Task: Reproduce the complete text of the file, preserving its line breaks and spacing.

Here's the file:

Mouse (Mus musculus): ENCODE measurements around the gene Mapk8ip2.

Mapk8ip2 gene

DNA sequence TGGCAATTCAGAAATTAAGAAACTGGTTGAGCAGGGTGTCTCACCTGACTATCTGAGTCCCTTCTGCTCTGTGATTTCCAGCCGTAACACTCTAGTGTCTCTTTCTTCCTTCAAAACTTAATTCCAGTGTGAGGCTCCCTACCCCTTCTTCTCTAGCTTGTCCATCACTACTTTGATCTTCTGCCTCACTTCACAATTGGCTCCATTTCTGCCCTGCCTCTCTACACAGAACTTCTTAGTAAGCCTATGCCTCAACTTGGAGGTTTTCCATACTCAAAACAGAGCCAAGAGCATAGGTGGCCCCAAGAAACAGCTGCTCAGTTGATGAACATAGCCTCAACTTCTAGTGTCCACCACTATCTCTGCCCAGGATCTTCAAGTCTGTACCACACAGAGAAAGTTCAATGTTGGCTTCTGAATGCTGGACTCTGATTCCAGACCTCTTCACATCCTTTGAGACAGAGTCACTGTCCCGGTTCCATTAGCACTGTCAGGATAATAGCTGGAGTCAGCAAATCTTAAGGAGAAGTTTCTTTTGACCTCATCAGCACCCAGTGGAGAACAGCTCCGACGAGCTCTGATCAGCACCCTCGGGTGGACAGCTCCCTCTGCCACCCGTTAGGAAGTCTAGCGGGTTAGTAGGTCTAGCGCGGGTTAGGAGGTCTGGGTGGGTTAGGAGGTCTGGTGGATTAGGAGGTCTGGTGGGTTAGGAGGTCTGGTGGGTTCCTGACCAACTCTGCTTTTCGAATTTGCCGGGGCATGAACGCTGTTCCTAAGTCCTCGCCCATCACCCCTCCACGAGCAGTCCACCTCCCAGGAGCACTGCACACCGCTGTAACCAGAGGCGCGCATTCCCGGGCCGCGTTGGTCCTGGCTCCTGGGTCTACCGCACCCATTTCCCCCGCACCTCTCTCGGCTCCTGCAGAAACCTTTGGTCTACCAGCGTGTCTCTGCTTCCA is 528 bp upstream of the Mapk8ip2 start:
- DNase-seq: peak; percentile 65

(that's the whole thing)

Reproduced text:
Mouse (Mus musculus): ENCODE measurements around the gene Mapk8ip2.

Mapk8ip2 gene

DNA sequence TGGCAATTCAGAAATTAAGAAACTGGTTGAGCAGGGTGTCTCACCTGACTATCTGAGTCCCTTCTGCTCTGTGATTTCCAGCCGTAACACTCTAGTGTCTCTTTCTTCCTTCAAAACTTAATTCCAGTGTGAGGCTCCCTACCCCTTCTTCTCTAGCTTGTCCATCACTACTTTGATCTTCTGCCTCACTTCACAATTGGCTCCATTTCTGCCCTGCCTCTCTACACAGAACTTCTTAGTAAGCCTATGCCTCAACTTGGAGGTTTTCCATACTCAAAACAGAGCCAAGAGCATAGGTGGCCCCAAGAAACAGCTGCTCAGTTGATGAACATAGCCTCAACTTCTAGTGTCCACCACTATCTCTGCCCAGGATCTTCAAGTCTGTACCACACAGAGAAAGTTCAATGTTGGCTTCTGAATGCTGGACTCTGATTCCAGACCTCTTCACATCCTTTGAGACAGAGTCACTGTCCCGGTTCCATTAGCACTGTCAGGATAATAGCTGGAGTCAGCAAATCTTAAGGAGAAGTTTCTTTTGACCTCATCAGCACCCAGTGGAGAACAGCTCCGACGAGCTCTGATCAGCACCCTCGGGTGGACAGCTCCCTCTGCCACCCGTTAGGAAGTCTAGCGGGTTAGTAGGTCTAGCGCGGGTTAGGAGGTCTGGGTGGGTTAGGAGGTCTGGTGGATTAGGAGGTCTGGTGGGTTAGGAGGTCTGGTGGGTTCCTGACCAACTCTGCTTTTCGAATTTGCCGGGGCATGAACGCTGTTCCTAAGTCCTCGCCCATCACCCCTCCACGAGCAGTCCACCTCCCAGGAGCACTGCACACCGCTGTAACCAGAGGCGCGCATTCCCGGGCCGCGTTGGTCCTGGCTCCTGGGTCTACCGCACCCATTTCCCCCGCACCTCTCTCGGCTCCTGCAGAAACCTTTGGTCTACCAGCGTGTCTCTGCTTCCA is 528 bp upstream of the Mapk8ip2 start:
- DNase-seq: peak; percentile 65